The Way We Ate

From the ortolan pâté of New France to Alberta’s prairie oysters, Canadians have long enjoyed a rich culinary history

Written by Fiona Lucas

December 13, 2016

A salad bowl may symbolize Canada’s multicultural society, but a bowl of greens doesn’t go far when describing this country’s culinary history. From the imported haute cuisine favoured by the upper crust of New France to the throw-it-on-the-fire chuckwagon cookery of the lonesome prairie cowboy, there’s a lot on the menu when it comes to Canada’s food heritage. The way we ate says much about who we were, where we came from, and how we adapted to new circumstances. In early Canada, food was central to building and maintaining community.

In the stories on the following pages, we touch down on four culinary moments in the vast tapestry of Canadian historical life: early New France, late eighteenth-century Nova Scotia, pre-Rebellion Ontario, and Alberta in the 1920s. The cast of characters in these diaries and letters may be mostly fictitious, but the contexts of their food-ways are real. Correspondents in genuine reports were similarly eager to provide information about food for the folks at home in the old countries.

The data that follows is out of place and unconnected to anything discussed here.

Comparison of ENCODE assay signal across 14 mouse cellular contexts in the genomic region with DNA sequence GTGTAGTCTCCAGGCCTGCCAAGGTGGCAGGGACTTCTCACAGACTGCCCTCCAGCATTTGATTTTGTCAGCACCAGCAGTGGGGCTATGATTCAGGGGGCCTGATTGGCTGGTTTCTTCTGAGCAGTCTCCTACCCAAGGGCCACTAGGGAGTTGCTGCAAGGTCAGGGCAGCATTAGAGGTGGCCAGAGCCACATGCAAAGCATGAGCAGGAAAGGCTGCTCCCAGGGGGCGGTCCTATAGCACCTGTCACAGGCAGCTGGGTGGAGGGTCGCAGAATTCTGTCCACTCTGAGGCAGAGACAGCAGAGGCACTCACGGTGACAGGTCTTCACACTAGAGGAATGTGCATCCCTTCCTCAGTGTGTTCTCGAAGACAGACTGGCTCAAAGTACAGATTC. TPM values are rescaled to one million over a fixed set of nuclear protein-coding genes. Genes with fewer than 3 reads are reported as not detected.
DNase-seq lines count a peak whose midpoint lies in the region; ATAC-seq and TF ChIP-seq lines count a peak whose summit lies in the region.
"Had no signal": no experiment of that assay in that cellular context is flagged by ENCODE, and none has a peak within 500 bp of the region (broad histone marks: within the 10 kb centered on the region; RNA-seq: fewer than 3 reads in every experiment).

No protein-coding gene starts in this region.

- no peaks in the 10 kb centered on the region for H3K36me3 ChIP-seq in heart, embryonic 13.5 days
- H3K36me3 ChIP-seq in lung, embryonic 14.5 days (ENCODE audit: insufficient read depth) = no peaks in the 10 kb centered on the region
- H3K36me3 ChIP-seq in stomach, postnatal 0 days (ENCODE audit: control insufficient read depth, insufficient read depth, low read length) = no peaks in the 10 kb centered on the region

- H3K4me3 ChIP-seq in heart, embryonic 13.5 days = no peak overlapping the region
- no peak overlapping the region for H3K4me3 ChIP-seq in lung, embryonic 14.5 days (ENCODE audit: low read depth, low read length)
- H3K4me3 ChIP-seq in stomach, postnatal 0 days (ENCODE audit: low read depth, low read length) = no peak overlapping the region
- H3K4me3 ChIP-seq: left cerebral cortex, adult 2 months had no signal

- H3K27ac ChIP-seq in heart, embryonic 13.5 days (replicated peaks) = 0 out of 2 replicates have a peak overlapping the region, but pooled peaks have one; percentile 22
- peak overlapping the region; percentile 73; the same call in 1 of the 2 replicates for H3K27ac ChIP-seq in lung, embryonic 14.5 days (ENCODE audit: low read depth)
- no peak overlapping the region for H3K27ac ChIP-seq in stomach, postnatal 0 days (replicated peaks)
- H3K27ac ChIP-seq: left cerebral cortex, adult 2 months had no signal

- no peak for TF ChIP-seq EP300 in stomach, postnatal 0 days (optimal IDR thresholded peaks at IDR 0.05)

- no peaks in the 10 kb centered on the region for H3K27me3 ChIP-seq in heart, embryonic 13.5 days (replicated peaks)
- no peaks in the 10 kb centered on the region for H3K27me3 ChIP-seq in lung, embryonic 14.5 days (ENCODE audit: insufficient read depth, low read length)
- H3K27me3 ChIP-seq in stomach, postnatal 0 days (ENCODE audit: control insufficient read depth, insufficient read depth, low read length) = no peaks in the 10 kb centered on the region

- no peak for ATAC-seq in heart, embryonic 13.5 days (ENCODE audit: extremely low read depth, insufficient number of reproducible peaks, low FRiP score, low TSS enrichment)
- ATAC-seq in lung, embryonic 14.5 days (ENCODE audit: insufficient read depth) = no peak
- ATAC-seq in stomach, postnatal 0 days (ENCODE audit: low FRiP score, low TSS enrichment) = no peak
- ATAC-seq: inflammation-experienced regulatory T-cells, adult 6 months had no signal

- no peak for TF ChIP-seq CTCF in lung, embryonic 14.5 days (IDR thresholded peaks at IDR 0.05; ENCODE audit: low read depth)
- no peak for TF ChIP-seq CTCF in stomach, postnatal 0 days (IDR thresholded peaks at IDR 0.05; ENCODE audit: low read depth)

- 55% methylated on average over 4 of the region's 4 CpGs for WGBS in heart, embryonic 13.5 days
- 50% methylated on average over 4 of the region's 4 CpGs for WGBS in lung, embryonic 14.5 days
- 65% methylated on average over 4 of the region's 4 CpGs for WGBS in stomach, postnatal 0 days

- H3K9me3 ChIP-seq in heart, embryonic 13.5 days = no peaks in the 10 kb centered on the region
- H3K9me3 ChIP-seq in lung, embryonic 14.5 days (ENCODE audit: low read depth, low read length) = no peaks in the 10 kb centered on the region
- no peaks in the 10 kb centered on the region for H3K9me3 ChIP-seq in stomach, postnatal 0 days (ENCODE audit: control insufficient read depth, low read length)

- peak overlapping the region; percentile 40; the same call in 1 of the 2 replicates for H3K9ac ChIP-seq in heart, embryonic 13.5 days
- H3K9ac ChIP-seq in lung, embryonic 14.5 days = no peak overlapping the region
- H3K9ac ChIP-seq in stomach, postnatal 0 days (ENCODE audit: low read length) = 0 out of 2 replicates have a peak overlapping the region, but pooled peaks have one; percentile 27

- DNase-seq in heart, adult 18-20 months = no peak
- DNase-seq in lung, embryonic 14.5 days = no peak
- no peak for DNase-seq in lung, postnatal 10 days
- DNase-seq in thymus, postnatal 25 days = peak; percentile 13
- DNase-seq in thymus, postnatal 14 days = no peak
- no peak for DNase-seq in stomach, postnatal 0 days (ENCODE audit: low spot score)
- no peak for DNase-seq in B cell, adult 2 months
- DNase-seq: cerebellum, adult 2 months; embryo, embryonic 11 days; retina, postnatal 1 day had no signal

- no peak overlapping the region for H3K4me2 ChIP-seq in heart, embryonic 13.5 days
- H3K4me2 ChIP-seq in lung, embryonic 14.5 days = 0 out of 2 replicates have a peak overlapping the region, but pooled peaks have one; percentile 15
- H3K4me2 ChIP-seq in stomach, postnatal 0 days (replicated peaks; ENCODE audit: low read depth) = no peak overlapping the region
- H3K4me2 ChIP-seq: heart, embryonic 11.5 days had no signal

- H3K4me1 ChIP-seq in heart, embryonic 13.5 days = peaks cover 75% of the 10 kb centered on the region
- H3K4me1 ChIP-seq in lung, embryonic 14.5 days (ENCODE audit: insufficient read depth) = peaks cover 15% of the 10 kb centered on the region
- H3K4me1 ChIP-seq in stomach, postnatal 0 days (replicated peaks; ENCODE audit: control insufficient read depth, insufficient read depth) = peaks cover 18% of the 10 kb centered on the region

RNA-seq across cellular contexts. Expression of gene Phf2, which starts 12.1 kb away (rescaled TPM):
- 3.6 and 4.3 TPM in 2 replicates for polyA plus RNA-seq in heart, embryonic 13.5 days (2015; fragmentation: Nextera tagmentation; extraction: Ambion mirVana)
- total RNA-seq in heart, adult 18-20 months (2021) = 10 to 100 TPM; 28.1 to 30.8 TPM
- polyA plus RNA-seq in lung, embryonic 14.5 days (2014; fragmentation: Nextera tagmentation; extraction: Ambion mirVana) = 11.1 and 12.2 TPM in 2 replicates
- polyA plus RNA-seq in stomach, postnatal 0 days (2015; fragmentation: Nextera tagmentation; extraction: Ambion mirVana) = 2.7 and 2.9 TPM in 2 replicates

Canadian women’s two prime daily activities, as seen in the fictional accounts by “Janet,” “Ellen,” and “Maude,” were raising children and ensuring sustenance. And the story of Claude—an actual soldier in early French Canada who describes a sumptuous Christmas feast—reminds us that early Canadian cookery sometimes went far beyond the basics.

The way we eat is central to understanding ourselves as members of distinct social cultures. Newcomers to Canada sought continuity as best they could by planting seeds carried from home, or baking favourite breads, as the “Fraser” family does with their oats, or making a common item such as jam with a newly met fruit like prairie saskatoon berries, or invoking famous cooks like Vatel, the renowned seventeenth-century French chef.

One way to understand Canada is to read about our foodways. These accounts from some of Canada’s historians of food give a glimpse into part of that culinary heritage.

Haute Cuisine in New France

A Christmas dinner in Montreal, 1665

Early Fusion in Pictou

A family of Scots immigrants in Pictou, Nova Scotia, welcomes new arrivals to Tatamagouche in 1786

Food Fit for an uprising

On the eve of the 1837 Rebellion, a Toronto inn feeds the concerned citizenry

Beef & Berries on the Prairies

Ranch living in the 1920s

Fiona Lucas, co-ordinator of The Way We Ate, works for Museum and Heritage Services of Toronto, has an MA in Canadian history and is co-founder and president of Culinary Historians of Ontario. She’s also the author of Hearth and Home: Women and the Art of Open Hearth Cooking (J. Lorimer, Toronto, 2006).

This article originally appeared in the December 2007 - January 2008 issue of The Beaver.

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